Levine Celebration: Work and Work and Work

Ira Lieberman, violinist (ret.)

One January morning in 2008 found us rehearsing for a May Carnegie Hall concert, playing through the Tchaikovsky Fourth Symphony. Maestro Levine usually likes to first read through a piece before going back and rehearsing it. But, with a young oboist just a tad nervous before playing his solo at the beginning of the slow movement, Levine took a moment to suggest that the oboist begin it himself [without a downbeat cue]. When necessary, Levine would simply bring in the orchestra to accompany him. After hearing it played very beautifully Levine stopped, complimented the oboist, and asked if he would mind playing it again, this time with just a bit more flow but with his own “imagination and vision.” It was a perfectly touching moment.

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During a pit rehearsal of Il tabarro, Levine made explicit his penchant for gestural restraint in his conducting. There is a passage of string tremolo, during which the timpanist plays two solo notes, an upbeat and a downbeat, fortissimo. The obvious gesture for provoking such powerful “thuds” would be large and dramatic. Levine, however, asked the timpanist to play them without a cue so that “there’s no sight relation between the sound and my gesture.”

Levine made the same point during a rehearsal of Das Rheingold. Speaking of a passage with a large crescendo, he said, “I know it’s more fun for you if I increase the size of the beat, but the audience would notice it, too, and I hate that.”

Scott Brubaker, hornist

When I won my position with the MET Orchestra, in 1973, James Levine was already the Principal Conductor, having just made his debut in 1971. He was young, energetic, enthusiastic, and led performances which were consistently excellent. The orchestra responded most positively to his detailed rehearsals, and his insistence on perfect ensemble, crisp articulation, beautiful colorations, character, and transparent balances. Equally significant was his collegial attitude and his respectful way of dealing with the orchestra.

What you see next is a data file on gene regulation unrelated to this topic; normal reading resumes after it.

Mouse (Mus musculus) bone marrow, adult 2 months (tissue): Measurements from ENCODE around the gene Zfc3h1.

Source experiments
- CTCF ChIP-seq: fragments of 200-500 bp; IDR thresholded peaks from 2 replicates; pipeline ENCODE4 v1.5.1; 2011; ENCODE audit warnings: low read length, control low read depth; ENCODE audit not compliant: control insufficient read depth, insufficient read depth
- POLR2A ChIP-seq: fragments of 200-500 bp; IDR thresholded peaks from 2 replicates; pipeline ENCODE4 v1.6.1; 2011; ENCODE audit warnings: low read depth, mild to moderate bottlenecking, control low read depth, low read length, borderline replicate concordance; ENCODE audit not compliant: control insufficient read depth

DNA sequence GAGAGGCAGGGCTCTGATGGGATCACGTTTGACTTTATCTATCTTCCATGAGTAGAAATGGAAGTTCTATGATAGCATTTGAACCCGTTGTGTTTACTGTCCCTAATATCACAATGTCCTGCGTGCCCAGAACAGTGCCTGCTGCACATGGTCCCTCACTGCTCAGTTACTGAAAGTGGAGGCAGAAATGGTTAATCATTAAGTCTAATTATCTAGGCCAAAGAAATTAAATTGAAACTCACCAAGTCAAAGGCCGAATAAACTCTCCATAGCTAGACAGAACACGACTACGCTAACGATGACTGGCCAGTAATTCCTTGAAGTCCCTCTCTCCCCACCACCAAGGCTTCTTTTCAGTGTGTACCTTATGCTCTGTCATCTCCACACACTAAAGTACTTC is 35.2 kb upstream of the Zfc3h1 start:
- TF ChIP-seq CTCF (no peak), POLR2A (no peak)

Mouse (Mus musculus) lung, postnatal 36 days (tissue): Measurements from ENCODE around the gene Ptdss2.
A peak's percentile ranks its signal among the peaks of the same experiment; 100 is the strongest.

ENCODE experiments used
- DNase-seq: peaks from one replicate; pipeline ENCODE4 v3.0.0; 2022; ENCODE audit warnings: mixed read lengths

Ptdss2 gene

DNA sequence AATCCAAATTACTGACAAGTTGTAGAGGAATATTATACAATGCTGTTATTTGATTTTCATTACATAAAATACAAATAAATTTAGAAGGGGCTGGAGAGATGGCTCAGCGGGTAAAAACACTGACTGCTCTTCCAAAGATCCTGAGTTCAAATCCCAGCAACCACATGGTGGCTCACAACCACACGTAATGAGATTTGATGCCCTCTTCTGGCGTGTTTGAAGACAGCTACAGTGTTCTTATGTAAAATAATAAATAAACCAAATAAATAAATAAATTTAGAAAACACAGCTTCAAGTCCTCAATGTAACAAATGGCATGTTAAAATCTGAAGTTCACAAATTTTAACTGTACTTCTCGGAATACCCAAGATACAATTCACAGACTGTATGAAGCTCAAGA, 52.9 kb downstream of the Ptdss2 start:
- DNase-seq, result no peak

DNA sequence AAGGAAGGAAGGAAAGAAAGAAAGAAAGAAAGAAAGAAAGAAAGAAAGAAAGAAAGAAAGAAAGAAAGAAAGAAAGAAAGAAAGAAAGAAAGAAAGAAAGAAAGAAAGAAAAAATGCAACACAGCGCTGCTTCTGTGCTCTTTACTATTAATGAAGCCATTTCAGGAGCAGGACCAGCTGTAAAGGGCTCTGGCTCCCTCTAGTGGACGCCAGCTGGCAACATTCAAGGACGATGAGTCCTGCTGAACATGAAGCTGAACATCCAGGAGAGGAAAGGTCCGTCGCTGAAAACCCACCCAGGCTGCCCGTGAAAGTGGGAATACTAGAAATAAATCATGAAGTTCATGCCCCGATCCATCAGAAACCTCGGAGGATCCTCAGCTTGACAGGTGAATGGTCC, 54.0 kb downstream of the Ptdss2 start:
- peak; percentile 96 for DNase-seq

His modus operandi was to use praise, rather than withering criticism, to build our confidence and self-image, all the while insisting on the qualities which he was so eager to instill and achieve. The way I like to describe our transformation from a pretty good orchestra to a world-class ensemble is this: Jimmy worked and worked and worked with us, all the while telling us how great we were. Then, somehow, over a period of fifteen years, with all the encouragement and drilling, as well as better contracts, which attracted higher-quality members, we actually became the great orchestra that Jimmy kept telling us we were!

He then made Grammy-winning studio recordings with us, took us on prestigious world tours, instituted our Carnegie Hall series, and formed the MET Chamber Ensemble. Jimmy had us delving into adventurous repertoire right alongside the regular operatic and symphonic canon. All of this served to expand our collective musical horizons and to consolidate our newfound status among the world’s orchestras. For all of us, it has been a truly thrilling ride.